Harris v. Quinn: Quasi-Public Employees not Subject to Agency Fees

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In 1977, the Supreme Court approved in Abood v. Detroit Board of Education, the agency fee arrangement which requires that non-union members to pay their “share” of the costs of bargaining and contract administration due to a union’s duty to fairly represent all of the workers at a “shop”, not just its dues-paying members.  This arrangement prevents “free-riding” by non-union employees without implicating non-union members’ First Amendment rights because agency fee-payees can opt-out of contributing towards the union’s other activities such as political or social advocacy.

However, in June 2014, the Supreme Court held in Harris v. Quinn, that the State of Illinois could not treat its Medicaid-paid home health aides as government employees for the purposes of subjecting them to the state’s compulsory union dues requirements.  This decision has stifled the efforts of unions to replace dwindling numbers of private union membership with a new class of quasistate/quasi-government employees that can be unionized via state compulsory union laws.  The Court distinguished public employees covered by Abood, from quasi-public employees or partial public employees, like the home health aides in Harris, whose customers (private individuals) have the final say and decision-making power in their hiring, firing, scheduling, and duties rather than state or government making these decisions.  The Court furthered reasoned that there is very little that unions can do to adequately represent the individual interests of these home health aides because their interests vary.

Notwithstanding the ruling in Harris v. Quinn, full-fledged public employees such as public school teachers, firefighters, police and other civil service employees continue to be subject to the compulsory dues in the twenty-six non-Right-to-Work states.  These public employees may choose to either join the union and pay full membership dues, or opt-out of union membership and only pay the requisite agency core fee in order for the union to be financially able to represent and bargain for all of its employees in a given bargaining unit.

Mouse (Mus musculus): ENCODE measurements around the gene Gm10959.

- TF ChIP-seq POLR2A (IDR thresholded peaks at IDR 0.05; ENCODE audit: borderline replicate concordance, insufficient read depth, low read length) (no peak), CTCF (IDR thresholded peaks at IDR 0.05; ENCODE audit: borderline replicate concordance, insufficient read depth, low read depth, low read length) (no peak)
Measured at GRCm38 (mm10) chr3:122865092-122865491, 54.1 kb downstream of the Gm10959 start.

With that being said, unions are rightfully fearful of what the aftermath of Harris v. Quinn could mean for labor in the future. In fact, Freidrichs v. California Teachers Association (CTA) is a pending case from the Ninth Circuit Court of Appeals, which may reach the Supreme Court during its next term.1  The case concerns a group of public school teachers from California who are challenging the compulsory union dues on First Amendment grounds. These teachers are asking the Supreme Court to overrule the longstanding rule of Abood which requires public employees to pay their share of the agency fee to the unions that represent their bargaining interests.   If Abood is overruled and compulsory agency fees are no longer required, unions could suffer major losses in its membership, financially, and in its overall bargaining powers.  A favorable outcome for the California Teachers Association is likely to change the face of the labor movement for public employees.
1 Petition for writ of certiorari is currently pending before the Supreme Court.

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